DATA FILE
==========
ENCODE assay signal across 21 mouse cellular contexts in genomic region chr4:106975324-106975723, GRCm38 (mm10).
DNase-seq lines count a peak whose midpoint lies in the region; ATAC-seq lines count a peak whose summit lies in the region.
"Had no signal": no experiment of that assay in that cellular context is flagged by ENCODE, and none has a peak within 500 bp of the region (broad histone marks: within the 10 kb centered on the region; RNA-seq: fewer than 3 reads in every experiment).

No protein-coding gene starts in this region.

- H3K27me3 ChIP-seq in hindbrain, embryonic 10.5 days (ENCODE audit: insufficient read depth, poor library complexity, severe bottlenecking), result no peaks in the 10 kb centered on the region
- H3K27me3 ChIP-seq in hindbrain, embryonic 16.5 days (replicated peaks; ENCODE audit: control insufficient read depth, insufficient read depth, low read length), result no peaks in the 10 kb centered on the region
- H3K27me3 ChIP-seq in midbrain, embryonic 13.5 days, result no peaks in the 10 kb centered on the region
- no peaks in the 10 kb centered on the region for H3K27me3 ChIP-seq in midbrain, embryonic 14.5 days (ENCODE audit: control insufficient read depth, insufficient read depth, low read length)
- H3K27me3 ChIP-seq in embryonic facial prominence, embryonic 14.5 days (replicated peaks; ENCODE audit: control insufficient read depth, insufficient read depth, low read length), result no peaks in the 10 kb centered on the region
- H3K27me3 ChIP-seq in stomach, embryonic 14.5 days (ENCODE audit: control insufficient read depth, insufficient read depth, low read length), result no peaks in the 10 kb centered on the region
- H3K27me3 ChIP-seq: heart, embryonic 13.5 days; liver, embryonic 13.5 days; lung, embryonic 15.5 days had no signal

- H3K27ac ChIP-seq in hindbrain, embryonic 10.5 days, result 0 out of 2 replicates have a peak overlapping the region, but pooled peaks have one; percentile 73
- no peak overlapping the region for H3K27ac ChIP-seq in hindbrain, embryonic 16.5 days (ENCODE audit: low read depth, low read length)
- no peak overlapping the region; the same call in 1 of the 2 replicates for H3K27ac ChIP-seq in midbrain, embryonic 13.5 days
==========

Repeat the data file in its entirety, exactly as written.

ENCODE assay signal across 21 mouse cellular contexts in genomic region chr4:106975324-106975723, GRCm38 (mm10).
DNase-seq lines count a peak whose midpoint lies in the region; ATAC-seq lines count a peak whose summit lies in the region.
"Had no signal": no experiment of that assay in that cellular context is flagged by ENCODE, and none has a peak within 500 bp of the region (broad histone marks: within the 10 kb centered on the region; RNA-seq: fewer than 3 reads in every experiment).

No protein-coding gene starts in this region.

- H3K27me3 ChIP-seq in hindbrain, embryonic 10.5 days (ENCODE audit: insufficient read depth, poor library complexity, severe bottlenecking), result no peaks in the 10 kb centered on the region
- H3K27me3 ChIP-seq in hindbrain, embryonic 16.5 days (replicated peaks; ENCODE audit: control insufficient read depth, insufficient read depth, low read length), result no peaks in the 10 kb centered on the region
- H3K27me3 ChIP-seq in midbrain, embryonic 13.5 days, result no peaks in the 10 kb centered on the region
- no peaks in the 10 kb centered on the region for H3K27me3 ChIP-seq in midbrain, embryonic 14.5 days (ENCODE audit: control insufficient read depth, insufficient read depth, low read length)
- H3K27me3 ChIP-seq in embryonic facial prominence, embryonic 14.5 days (replicated peaks; ENCODE audit: control insufficient read depth, insufficient read depth, low read length), result no peaks in the 10 kb centered on the region
- H3K27me3 ChIP-seq in stomach, embryonic 14.5 days (ENCODE audit: control insufficient read depth, insufficient read depth, low read length), result no peaks in the 10 kb centered on the region
- H3K27me3 ChIP-seq: heart, embryonic 13.5 days; liver, embryonic 13.5 days; lung, embryonic 15.5 days had no signal

- H3K27ac ChIP-seq in hindbrain, embryonic 10.5 days, result 0 out of 2 replicates have a peak overlapping the region, but pooled peaks have one; percentile 73
- no peak overlapping the region for H3K27ac ChIP-seq in hindbrain, embryonic 16.5 days (ENCODE audit: low read depth, low read length)
- no peak overlapping the region; the same call in 1 of the 2 replicates for H3K27ac ChIP-seq in midbrain, embryonic 13.5 days